Their focus was one house in the 6200 block of Osage Avenue, a block of two-story rowhouses with good-sized porches, many enclosed. There were trees along the curbs. This was not a block accustomed to crime or violence.
But it was here, on this block, at 5:35 a.m. on that May 13, that Police Commissioner Gregore Sambor, clad in the black raiment favored by assault troops, picked up a bullhorn and said, in his distinctive, flat tones:
"Attention, MOVE . . . This is America. You have to abide by the laws of the United States."
He was talking to the occupants of the house at 6221 Osage. Four people believed to be in there were named in arrest warrants, he said, and they had 15 minutes to surrender. Neither he nor anyone else on the outside knew for sure how many people were in that house, although it was believed the number included adults and children.
They were members of MOVE, the anti-society cult that lived by its own rules, ignoring the courts, ignoring police, ignoring health and sanitation codes.
Their neighbors had complained of being harassed by constant harangues over loudspeakers, of being sickened at the raw garbage thrown from the house, of being appalled by the sight of the unwashed, unschooled and often unfed MOVE children.
The neighbors had demanded that something be done. And now, the city was taking action.
In preparation, the Osage Avenue block and several surrounding blocks had been evacuated. Barricades had been placed to keep spectators at least a block away. In the middle of the night, the gas and electricity had been shut off.
What happened that day looked like war, sounded like war, had the bloodshed and the flames of war. Officially, it was just an effort by the city of Philadelphia to serve warrants on some undesirables.
Minutes after Sambor spoke - and after a vulgar "come and get us" refusal over MOVE's loudspeaker - firefighters turned on their water cannons, aiming at the bunker MOVE members had built on the roof.
As recounted in a chronology prepared for the report of the commission that studied the day's events, here's what happened next:
Tear-gas and smoke projectiles were fired at the front and rear of the MOVE house shortly before 6 a.m. Under that cover, police assault teams entered houses on either side of 6221.
At 6 a.m., the first shots were fired on police from the MOVE house. Police returned the fire. In fact, in the next 1 1/2 hours, they used 10,000 rounds of ammunition and had to send to the Police Academy for more.
At 6:18, the gunfire was drowned out by thunderous explosions. It was the assault teams, trying to blow holes in the walls of 6221 Osage.
Another heavy explosion at 6:51 was followed by more heavy gunfire.
The gunfire sometimes lasted for several minutes. By 7:30, it was virtually over, but the heavy damage had yet to begin.
Between 7:30 and 10:30, the teams inside the Osage Avenue houses set off more charges, severely damaging the fronts of 6217 and 6219 Osage.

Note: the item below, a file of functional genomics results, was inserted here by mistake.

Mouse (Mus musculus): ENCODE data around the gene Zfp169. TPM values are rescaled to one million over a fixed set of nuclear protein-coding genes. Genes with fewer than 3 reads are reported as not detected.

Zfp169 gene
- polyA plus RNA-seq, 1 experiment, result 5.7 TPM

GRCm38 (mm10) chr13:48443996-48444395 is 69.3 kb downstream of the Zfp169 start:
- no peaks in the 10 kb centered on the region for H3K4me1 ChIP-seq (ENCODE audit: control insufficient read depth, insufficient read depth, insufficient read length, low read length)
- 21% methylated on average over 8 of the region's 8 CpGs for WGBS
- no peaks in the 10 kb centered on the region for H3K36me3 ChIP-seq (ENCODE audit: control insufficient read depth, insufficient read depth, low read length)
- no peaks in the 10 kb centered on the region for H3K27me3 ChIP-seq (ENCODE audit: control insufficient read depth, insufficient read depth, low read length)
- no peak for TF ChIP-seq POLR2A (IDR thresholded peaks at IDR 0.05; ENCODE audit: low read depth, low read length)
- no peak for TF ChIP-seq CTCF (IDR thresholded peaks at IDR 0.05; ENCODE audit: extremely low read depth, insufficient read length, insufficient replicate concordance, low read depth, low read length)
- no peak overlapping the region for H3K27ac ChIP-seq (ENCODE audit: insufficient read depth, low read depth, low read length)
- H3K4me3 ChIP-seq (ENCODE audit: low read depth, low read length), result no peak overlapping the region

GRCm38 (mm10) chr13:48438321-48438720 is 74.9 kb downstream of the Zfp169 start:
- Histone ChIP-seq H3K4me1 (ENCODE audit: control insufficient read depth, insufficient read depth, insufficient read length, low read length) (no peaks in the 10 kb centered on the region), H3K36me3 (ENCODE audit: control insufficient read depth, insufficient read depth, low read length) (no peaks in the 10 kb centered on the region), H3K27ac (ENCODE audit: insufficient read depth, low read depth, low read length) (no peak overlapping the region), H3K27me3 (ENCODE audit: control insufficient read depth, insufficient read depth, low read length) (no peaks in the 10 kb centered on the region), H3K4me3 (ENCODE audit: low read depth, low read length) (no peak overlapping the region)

At 10:40, the last charge was set off. It blew out the fronts of the MOVE house and the adjoining one at 6223.
Meanwhile, the deluge guns continued hammering at the bunker on the roof of 6221. Some boards were knocked loose, but the structure remained intact. Police feared it could still be used to direct fire at them.
As the battle raged, barricades kept reporters and bystanders more than a block from the action. But hundreds of spectators stood at those barricades, unbelieving front-row spectators at what had developed into prolonged open warfare on a city street. Thousands of others watched on television.
By 12:30 p.m., aware their actions had not dislodged the residents of 6221, police withdrew their assault teams.
At 3:45 p.m., Mayor Goode, at a press conference, said he intended to ''seize control of the house . . . by any means possible."
About that time, Sambor and Managing Director Leo Brooks decided they could not demolish the bunker with a construction crane. By 4:40, Sambor had instructed the bomb squad to assemble an explosive package, and, by 5, Goode approved the dropping of explosives on the MOVE house.
At 5:27, the bomb was dropped from a state police helicopter. There was a searing flash - caught on television cameras - as it exploded on the roof of 6221, near the bunker. The bunker, the report noted, was "not dislodged."
After that, inferno.
The water barrage had ended shortly before the bomb was dropped and was not resumed for more than an hour. By 5:42, there was heavy smoke on the roof of the MOVE house. Minutes later, flames.
By 6:15, the fire had spread to three other houses, and at 6:21, the roof of the MOVE house collapsed. No fire alarm had sounded, and no water was being poured on the fire.
At 6:32, the water guns went into action again, but with little effect. By 6:54, when the first alarm went off, much of the north side of Osage Avenue was in flames.
Five more alarms were struck by 9:34, when firefighters, for the first time, began attacking the blaze in the conventional manner. But the march of the flames was relentless; they crossed Osage on the trees.
Before long, the fire also engulfed the homes on the south side of Pine Street, the row behind the MOVE house. By 9 p.m., three rows of houses - two on Osage Avenue, one on Pine - were ablaze.
Meanwhile, at 7:35, stakeout officers in an alley behind the MOVE home saw a woman and young boy emerge from the house and took them into custody. They were burned and cut, but they survived. They were the only ones who did.
At 11:41, the fire was declared under control. But 61 houses had been destroyed, several others damaged. Most residents lost all their possessions.
It was hours, many hours, before police could enter the smoldering pile of bricks that had been 6221 Osage. It was weeks before medical examiners could sort out the bones they found and determine that 11 people had died there, five of them children.